Creative writing is an imaginative process that can encompass many different types of writing that are original and innovative. Although not limited to these, some typical examples of creative writing are:

Creative Writing: How to Get Started with Creative Writing [+ 9 Exercises]

Now, we’re not saying your creative writing is bad necessarily, but just that if you want to continue to push yourself in this industry, you’ll need some work since literature is more competitive now than it ever has been.

You might not like to face that truth, but it is indeed a truth everyone who wants to write and publish successfully has to face.

I’ll go into more detail about that in a little bit but every writer out there needs some writing tips to help them get better.

And one of the best ways to get better at creative writing is to first learn and understand the craft of it, and then challenge yourself by completing writing exercises.

Because when your time comes to publish, you want a high-quality final product in order to actually sell your book and acquire raving fans.

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200+ Fiction Writing Prompts In the Most Profitable Genres

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Here’s what you’ll learn about creative writing:

What is Creative Writing?

Creative writing is a form of writing where creativity is at the forefront of its purpose through using imagination, creativity, and innovation in order to tell a story through strong written visuals with an emotional impact, like in poetry writing, short story writing, novel writing, and more.

It’s often seen as the opposite of journalistic or academic writing.

When it comes to writing, there are many different types. As you already know, all writing does not read in the same way.

Creative writing uses senses and emotions in order to create a strong visual in the reader’s mind whereas other forms of writing typically only leave the reader with facts and information instead of emotional intrigue.

It can be a book series or a single installation, the factors that make up creative writing have more to do with how it sits with the reader artistically.

What are the Elements of Creative Writing?

In order to get better at creative writing, you have to understand the elements of what makes writing a book great.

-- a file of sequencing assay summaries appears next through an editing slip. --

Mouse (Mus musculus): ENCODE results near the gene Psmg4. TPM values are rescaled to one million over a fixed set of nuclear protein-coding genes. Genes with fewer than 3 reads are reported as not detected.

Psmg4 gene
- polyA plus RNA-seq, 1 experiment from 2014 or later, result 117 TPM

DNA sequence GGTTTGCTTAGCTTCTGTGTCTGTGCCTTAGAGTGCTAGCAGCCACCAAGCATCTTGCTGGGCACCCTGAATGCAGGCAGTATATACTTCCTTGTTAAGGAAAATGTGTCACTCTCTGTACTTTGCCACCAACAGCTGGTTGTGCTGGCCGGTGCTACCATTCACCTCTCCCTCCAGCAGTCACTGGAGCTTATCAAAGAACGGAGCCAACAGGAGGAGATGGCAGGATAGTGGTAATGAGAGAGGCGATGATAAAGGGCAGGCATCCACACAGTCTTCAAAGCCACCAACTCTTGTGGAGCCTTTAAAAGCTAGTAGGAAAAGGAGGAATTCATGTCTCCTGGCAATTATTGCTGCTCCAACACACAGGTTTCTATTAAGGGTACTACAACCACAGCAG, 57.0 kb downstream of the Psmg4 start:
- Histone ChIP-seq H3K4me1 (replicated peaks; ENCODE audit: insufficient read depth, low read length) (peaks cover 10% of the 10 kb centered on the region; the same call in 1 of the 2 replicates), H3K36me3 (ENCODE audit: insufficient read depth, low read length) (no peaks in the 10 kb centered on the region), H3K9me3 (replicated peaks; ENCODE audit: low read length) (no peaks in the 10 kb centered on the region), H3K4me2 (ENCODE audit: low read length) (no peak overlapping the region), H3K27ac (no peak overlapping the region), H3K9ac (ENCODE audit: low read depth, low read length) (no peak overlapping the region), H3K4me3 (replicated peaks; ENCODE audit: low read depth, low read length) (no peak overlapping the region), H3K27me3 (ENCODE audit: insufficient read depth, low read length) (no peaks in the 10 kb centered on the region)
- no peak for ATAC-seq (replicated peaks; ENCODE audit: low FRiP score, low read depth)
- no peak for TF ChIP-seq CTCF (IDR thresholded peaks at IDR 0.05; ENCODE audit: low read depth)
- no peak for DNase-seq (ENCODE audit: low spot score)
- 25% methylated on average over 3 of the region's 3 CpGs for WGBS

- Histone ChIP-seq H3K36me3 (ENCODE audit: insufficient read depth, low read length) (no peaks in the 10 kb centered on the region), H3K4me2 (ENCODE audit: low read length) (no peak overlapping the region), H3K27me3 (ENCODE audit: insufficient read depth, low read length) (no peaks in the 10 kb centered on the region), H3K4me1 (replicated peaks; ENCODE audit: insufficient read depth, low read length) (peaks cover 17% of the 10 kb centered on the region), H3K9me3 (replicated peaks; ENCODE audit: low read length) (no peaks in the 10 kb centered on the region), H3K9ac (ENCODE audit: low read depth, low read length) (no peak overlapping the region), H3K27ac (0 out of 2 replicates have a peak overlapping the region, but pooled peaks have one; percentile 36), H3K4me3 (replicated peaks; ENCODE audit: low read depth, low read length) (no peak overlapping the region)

You can’t build a car engine without understanding how each part plays a role, right…?

That’s the same case with writing.

And just a note, this is all stuff we cover, and you get to talk about 1-on-1 with your coach when you join Self-Publishing School.

Here are the elements that make up creative writing and why each is just as important as the other.

Unique Plot

What differentiates creative writing and other forms of writing the most is the fact that the former always has a plot of some sort – and a unique one.

Yes, remakes are also considered creative writing, however, most creative writers create their own plot formed by their own unique ideas. Without having a plot, there’s no story.

And without a story, you’re really just writing facts on paper, much like a journalist. Learn how to plot your novel and you’ll open up the possibility of writing at a higher level without the need to find your story as much.

Character development

Characters are necessary for creative writing. While you can certainly write a book creatively using the second person point of view (which I’ll cover below), you still have to develop the character in order to tell the story.

Character development can be defined as the uncovering of who a character is and how they change throughout the duration of your story. From start to end, readers should be able to understand your main characters deeply.

Underlying Theme

Almost every story out there has an underlying theme or message – even if the author didn’t necessarily intend for it to. But creative writing needs that theme or message in order to be complete.

That’s part of the beauty of this form of art. By telling a story, you can also teach lessons.

Visual Descriptions

When you’re reading a newspaper, you don’t often read paragraphs of descriptions depicting the surrounding areas of where the events took place. Visual descriptions are largely saved for creative writing.

You need them in order to help the reader understand what the surroundings of the characters look like.

Show don’t tell writing pulls readers in and allows them to imagine themselves in the characters’ shoes – which is the reason people read.